Analyzing the coverage of the Iowa caucus

Bernie Goldberg examines the media's reporting of the Cruz and Carson campaigns on 'The O'Reilly Factor'


This is a RUSH transcript from "The O'Reilly Factor," February 4, 2016. This copy may not be in its final form and may be updated.
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O'REILLY: Thanks for staying with us, Bill O'Reilly. In the "Weekdays with Bernie" segment tonight. As we reported last night, CNN's coverage of the Iowa caucus on Monday ignited a nasty incident where by Ben Carson's campaign may have been hurt.


UNIDENTIFIED FEMALE: We should say that our Chris Moody is breaking this news that Ben Carson is going to go back to Florida, to his home regardless of how he does tonight here in Iowa. He is going to go there for several days and then afterwards he is not going to go to South Carolina. He is not going to go to New Hampshire.


O'REILLY: But that was not true. Dr. Carson had events planned in New Hampshire. Despite those facts, a CNN anchor said this yesterday.


BROOKE BALDWIN, CNN ANCHOR: We reported it accurately and here are the facts. Dr. Carson's staff told us that he would return home to Florida to quote-unquote, "Take a breath from the campaign before resuming his activities on the campaign trail." That accurate report was disseminated on television and CNN digital and that was that.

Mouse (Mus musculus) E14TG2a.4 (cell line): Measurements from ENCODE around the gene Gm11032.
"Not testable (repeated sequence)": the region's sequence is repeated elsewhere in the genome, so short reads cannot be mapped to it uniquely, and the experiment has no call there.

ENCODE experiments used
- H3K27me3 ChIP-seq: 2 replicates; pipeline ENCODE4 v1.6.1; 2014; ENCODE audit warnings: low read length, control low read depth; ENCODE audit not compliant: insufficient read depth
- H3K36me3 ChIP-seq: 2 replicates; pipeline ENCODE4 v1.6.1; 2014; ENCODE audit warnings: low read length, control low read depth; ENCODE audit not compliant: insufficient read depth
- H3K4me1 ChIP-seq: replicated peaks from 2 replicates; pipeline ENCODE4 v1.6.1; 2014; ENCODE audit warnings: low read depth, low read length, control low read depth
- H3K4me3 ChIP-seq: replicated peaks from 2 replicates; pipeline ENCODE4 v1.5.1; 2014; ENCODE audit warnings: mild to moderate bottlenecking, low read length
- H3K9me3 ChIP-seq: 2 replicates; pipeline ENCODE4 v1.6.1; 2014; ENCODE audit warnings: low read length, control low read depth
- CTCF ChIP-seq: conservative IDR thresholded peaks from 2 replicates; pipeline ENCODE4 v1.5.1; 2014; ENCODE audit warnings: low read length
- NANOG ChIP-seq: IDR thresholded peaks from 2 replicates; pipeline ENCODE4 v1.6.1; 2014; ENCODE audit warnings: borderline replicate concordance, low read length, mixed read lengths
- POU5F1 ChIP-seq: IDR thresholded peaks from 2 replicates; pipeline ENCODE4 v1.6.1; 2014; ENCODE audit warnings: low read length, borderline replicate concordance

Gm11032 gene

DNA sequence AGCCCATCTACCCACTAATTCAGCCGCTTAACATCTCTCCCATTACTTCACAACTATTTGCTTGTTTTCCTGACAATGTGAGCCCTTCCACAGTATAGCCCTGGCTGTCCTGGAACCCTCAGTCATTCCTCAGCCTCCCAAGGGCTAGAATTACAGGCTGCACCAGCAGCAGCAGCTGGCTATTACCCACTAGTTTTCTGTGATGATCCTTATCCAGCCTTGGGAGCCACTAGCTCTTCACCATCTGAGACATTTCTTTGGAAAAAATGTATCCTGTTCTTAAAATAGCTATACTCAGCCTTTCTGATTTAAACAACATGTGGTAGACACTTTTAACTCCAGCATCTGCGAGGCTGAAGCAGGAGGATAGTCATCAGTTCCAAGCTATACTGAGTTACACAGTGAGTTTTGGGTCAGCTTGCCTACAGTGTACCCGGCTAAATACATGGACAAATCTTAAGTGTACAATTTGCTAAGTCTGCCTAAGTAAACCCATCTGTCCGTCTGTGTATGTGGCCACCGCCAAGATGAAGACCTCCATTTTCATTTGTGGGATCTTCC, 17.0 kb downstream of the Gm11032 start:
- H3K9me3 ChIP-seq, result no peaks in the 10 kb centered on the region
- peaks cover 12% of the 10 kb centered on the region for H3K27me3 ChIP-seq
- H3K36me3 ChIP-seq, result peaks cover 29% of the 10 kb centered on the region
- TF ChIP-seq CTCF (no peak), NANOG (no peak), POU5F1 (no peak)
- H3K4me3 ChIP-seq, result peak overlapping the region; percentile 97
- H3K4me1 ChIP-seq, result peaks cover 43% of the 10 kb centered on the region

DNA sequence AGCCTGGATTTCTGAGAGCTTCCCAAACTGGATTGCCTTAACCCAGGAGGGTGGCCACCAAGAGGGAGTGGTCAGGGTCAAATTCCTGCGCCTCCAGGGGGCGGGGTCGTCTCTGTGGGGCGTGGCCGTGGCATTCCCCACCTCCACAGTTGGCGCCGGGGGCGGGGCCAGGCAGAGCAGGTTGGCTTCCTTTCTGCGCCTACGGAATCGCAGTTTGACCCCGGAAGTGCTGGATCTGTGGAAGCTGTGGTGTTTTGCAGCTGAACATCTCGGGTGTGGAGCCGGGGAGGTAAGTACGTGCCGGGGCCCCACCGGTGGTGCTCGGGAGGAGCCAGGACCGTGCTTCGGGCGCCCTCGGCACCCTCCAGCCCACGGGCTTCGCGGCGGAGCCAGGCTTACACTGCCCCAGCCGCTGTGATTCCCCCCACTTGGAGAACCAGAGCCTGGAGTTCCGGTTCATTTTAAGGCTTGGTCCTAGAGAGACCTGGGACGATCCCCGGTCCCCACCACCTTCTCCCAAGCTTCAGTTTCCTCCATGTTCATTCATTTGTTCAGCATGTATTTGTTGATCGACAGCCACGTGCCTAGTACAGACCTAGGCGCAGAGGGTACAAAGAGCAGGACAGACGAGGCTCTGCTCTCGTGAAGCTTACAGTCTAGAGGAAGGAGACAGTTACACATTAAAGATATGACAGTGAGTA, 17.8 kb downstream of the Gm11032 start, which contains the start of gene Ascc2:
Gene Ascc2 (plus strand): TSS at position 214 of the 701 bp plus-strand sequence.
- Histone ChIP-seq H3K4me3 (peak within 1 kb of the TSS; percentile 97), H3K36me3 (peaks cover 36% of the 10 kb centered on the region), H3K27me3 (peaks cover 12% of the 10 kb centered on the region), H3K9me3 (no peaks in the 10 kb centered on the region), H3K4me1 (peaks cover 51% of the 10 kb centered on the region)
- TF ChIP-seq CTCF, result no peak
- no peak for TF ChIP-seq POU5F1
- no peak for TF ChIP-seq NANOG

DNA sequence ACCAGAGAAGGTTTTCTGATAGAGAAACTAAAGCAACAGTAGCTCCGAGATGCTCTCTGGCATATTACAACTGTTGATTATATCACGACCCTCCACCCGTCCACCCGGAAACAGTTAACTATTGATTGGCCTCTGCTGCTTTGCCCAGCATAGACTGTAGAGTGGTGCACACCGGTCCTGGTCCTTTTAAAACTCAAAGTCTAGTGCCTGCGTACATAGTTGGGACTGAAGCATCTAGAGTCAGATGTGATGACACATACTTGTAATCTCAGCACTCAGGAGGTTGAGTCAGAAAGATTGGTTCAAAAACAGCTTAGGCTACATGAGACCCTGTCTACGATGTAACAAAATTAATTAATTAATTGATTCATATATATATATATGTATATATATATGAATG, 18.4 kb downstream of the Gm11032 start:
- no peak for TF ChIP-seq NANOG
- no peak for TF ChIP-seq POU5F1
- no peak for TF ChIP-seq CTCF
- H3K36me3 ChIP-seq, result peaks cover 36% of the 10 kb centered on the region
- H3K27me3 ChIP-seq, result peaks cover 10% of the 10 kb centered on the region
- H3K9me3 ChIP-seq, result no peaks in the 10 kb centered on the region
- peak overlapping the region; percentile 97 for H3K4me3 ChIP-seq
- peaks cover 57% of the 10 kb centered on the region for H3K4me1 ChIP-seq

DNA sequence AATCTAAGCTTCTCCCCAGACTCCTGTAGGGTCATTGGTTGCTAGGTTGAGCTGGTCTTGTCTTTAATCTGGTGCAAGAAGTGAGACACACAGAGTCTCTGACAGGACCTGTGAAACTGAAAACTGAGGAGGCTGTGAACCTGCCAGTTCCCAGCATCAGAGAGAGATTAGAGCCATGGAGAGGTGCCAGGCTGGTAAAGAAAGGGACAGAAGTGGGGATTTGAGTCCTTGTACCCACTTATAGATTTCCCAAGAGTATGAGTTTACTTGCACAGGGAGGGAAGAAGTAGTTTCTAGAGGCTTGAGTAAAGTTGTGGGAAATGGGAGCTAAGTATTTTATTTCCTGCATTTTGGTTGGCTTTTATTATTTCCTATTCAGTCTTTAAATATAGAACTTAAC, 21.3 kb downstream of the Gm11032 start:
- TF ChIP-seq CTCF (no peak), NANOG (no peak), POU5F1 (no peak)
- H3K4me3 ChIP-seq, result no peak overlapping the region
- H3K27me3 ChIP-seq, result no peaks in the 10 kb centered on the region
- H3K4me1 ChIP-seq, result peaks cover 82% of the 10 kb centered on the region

O'REILLY: All right. Joining us now from Miami, the purveyor of Mr. Goldberg. And you say?

BERNIE GOLDBERG, FOX NEWS CONTRIBUTOR: Well, that was a -- smug, I thought on CNN's part. Look, this started out with a mistake that CNN made. As you said yesterday, we all make mistakes and live television is hard. So that's not the problem. The problem is that now CNN is doing what so many journalists so often do and what so many politicians actually also do too often circling the wagons and stonewalling so they don't have to say I made a mistake. And the mistake was that CNN reported as you just played that Dr. Carson was not going to New Hampshire and South Carolina.

That gave the impression to any reasonable person out there that he was maybe dropping out of the race. CNN, for the record, never said he was dropping out. But they certainly gave that impression. Now, Dana Bash, the reporter is doing live television. Live television is hard. We have ear pieces. She has an ear piece there. This is mine right here. Okay. We have ear pieces. And when something new happens, somebody in the control room whispers in our ear and they tell us what's new. Somebody should have told Dana Bash that her own reporter in the field had just tweet Ben Carson's campaign tells me he plans to stay in the race beyond Iowa no matter what the results are tonight.